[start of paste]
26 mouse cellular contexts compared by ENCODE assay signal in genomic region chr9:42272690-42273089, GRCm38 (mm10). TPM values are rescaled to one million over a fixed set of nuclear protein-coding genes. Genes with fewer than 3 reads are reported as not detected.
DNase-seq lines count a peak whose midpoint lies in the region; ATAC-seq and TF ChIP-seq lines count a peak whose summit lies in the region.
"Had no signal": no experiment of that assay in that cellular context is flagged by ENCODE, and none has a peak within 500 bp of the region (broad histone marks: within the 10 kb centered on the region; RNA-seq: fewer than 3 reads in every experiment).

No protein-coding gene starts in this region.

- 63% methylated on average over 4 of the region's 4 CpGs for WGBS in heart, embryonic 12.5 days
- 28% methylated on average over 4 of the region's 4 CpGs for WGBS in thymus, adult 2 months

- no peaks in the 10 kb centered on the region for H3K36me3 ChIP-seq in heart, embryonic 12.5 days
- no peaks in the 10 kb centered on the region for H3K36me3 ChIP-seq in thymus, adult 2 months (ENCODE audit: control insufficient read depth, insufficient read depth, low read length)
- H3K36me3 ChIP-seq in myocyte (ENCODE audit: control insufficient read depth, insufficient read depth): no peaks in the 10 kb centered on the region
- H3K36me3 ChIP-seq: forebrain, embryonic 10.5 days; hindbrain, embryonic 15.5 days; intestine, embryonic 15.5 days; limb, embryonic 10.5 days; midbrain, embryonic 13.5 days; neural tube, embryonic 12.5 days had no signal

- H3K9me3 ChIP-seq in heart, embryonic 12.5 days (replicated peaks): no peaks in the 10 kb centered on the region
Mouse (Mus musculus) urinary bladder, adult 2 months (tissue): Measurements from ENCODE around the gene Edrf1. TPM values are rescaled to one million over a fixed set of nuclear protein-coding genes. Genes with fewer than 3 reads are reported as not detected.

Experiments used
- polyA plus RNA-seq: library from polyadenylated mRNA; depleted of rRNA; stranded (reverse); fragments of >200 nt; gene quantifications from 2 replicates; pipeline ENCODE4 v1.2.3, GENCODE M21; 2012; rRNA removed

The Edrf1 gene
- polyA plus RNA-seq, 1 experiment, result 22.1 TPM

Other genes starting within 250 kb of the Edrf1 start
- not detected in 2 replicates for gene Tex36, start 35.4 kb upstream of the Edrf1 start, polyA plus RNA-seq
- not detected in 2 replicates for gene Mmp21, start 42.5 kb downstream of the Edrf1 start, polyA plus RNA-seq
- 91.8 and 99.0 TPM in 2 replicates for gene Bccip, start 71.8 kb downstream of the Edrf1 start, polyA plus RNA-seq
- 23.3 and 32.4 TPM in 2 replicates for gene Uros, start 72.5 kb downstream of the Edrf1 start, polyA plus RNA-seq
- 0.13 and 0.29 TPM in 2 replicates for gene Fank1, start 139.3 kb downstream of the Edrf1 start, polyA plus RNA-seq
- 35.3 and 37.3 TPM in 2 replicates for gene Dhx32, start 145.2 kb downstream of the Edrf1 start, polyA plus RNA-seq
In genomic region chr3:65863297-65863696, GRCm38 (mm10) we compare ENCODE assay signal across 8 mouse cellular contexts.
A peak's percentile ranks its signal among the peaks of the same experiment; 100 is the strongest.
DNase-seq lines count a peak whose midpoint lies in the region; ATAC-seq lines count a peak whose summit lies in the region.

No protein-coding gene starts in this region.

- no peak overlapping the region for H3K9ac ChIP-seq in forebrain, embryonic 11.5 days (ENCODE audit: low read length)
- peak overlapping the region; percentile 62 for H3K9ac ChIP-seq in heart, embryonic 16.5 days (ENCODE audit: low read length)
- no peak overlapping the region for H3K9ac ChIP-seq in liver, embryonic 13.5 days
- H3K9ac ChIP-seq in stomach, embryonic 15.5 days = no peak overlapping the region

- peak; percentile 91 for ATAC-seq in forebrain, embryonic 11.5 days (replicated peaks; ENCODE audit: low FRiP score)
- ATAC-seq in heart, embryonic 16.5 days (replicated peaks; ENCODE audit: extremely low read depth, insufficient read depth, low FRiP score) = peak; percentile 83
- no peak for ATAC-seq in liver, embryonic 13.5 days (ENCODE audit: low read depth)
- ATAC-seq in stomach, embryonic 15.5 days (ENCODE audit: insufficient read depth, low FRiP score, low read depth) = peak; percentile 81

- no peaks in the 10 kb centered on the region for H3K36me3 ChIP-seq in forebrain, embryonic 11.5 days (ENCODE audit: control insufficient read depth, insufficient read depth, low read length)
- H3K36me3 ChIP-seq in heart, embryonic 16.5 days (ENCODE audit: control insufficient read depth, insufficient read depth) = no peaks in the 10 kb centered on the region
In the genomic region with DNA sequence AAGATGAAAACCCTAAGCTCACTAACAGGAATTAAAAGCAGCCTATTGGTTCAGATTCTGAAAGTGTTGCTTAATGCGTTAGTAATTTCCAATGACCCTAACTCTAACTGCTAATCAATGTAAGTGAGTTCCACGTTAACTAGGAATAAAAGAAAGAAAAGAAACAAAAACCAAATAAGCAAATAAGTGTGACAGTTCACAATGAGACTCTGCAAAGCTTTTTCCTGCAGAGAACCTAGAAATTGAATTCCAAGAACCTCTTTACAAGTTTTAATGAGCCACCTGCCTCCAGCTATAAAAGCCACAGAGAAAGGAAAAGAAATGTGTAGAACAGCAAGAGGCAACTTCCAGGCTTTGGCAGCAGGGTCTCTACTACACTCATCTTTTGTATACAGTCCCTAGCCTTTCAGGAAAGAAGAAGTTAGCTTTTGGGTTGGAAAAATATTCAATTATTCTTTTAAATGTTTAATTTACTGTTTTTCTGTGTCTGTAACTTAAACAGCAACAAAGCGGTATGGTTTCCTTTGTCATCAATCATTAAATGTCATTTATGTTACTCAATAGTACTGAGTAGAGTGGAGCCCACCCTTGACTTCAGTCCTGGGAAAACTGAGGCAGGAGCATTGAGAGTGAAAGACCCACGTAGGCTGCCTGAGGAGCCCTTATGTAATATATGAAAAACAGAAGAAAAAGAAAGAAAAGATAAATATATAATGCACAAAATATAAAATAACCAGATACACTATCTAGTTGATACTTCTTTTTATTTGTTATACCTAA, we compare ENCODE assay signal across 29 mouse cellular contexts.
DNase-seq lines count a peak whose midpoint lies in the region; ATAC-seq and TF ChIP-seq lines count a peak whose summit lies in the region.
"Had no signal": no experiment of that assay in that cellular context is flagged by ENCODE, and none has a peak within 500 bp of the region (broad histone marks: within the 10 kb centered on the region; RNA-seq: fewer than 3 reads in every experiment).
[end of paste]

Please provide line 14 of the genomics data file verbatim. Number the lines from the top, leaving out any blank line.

- polyA plus RNA-seq: library from polyadenylated mRNA; depleted of rRNA; stranded (reverse); fragments of >200 nt; gene quantifications from 2 replicates; pipeline ENCODE4 v1.2.3, GENCODE M21; 2012; rRNA removed